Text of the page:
Petition topics getting hotter

Megan McFadden

You have probably been told sometime in your life to read everything you sign. But, if you have ever parked in parking structure B3, you probably have not heeded this advice.

The parking structure is one of the favorite spots for off-campus individuals to gather signatures from students.

The majority of students at some point in their college career have been solicited for a signature on some petition. However, the issues of these petitions are becoming a little more controversial month after month. A few weeks ago a woman was asking students if they would sign in support of gay marriage. And a few weeks before that I was asked if I wanted to see gang members punished. Those are serious topics and a petition that would need to be fully read before I would put my John Hancock on it.

I did not stop for either petitioner, not for my lack of support or not, but that I am generally always running late to something. My curiosity now has me wondering if this is a new approach. Do these petitioners just ask shocking questions to get our attention instead of what the topic is really about? I mean if they stood and said, “Do you support your local PTA?” how many students would stop? And how many students are actually reading what they are signing? In the rush to class after battling the parking structure many students are too reliant on the petitioner to summarize the petition for them before scribbling on the line.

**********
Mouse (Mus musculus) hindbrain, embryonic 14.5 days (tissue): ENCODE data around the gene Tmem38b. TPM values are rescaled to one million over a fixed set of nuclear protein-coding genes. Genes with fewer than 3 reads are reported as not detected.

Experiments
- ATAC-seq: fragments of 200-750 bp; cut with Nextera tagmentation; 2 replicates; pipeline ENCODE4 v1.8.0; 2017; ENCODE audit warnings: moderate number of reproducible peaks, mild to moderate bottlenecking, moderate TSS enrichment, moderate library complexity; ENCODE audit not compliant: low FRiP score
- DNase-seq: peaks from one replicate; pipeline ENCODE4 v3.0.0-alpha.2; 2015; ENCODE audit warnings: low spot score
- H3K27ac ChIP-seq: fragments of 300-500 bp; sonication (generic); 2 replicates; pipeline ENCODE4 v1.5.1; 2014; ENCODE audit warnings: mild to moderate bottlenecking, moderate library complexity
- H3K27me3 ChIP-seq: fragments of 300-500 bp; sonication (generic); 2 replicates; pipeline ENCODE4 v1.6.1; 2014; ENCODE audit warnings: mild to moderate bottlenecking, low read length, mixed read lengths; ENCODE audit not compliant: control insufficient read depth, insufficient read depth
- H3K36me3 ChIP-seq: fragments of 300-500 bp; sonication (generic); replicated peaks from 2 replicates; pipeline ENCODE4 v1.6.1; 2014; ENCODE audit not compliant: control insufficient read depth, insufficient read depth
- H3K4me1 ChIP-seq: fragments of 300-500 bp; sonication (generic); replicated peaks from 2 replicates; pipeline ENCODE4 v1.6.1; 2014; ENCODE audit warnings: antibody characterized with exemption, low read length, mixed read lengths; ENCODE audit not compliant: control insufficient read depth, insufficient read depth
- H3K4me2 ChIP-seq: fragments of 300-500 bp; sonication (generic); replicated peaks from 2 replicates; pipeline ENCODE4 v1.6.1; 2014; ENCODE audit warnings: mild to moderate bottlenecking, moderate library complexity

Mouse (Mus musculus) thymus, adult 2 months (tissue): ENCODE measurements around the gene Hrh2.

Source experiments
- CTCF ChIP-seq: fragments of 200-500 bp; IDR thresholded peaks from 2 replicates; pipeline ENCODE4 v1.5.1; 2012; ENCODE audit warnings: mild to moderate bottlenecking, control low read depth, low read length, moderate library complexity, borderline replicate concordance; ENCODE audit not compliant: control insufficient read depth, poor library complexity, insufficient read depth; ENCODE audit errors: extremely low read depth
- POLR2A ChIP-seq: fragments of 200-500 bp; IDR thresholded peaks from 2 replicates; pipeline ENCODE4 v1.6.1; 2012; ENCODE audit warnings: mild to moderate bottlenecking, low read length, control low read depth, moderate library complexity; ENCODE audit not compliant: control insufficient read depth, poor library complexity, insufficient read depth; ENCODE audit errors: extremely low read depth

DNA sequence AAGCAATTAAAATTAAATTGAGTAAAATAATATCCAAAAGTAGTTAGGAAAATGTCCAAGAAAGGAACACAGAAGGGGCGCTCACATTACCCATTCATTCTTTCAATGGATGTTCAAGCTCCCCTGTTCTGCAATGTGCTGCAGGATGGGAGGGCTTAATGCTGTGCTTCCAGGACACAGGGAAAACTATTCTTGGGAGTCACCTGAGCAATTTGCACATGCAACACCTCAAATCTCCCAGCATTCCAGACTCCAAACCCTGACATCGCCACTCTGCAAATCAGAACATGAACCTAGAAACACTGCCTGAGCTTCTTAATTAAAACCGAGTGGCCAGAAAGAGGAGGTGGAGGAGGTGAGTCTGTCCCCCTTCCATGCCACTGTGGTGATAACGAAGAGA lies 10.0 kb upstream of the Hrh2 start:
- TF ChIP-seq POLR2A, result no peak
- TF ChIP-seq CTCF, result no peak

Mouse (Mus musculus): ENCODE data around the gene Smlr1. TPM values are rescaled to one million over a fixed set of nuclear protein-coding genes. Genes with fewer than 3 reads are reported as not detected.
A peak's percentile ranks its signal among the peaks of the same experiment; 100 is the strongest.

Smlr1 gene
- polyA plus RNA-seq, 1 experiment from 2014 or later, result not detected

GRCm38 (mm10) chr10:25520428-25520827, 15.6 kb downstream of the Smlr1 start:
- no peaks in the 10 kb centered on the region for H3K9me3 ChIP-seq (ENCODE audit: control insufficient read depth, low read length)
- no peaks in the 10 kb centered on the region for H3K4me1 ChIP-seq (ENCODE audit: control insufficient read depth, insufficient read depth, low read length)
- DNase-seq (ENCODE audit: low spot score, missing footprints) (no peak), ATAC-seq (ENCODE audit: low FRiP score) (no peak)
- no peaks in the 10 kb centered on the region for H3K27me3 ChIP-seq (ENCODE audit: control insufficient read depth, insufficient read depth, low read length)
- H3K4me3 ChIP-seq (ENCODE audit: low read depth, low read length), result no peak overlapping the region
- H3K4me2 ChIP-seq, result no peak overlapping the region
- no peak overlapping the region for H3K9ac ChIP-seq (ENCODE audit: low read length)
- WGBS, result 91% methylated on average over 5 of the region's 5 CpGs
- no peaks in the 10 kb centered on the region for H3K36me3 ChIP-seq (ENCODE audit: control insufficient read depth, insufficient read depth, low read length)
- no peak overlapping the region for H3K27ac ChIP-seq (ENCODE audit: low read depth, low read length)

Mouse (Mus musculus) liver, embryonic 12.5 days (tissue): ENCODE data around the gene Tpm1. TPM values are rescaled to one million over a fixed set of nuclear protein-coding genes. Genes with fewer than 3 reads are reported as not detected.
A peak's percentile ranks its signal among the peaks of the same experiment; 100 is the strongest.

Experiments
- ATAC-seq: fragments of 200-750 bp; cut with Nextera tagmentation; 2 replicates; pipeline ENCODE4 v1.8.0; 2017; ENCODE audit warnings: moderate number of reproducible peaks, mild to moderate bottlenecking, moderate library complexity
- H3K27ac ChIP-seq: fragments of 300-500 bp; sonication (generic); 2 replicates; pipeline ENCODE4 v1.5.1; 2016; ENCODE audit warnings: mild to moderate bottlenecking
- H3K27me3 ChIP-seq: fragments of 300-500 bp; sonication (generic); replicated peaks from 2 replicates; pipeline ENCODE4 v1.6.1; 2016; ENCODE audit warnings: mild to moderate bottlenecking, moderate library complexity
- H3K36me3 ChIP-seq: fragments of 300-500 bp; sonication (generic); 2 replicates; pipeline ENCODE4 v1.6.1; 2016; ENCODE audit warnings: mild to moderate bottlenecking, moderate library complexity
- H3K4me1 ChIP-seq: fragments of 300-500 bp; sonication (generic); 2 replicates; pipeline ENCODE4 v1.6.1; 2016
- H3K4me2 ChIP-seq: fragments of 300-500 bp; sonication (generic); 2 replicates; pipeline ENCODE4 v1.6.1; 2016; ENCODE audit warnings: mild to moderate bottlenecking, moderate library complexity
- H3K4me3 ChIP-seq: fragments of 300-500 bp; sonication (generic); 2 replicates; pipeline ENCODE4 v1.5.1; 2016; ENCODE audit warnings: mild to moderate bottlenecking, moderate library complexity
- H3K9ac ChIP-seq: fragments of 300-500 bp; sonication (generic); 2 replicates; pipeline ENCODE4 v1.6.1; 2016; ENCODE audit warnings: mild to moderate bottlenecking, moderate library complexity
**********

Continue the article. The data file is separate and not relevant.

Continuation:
According to the Matador Involvement Center, individuals who are seeking signatures of students must submit the petition they will be seeking signatures on and it must be approved by the MIC. The Center said, however, that once petitioners are on campus, no one really checks to make sure they have approval or not. Also, any political or religious groups are allowed to be on campus as long as they have gone through the appropriate procedures and approval from the MIC.

If the topics are those that the petitioner is selling, it makes sense these individuals come to us. We are in a relaxed cultural diverse setting for education and should be open to lots of different ideas. However, right out asking if you support controversial political topics is risqu’eacute;.

So, the next time your signature is heckled to support universal healthcare or Girl Scouts of America, stop and read the political jargon you are placing our own personal seal of approval on.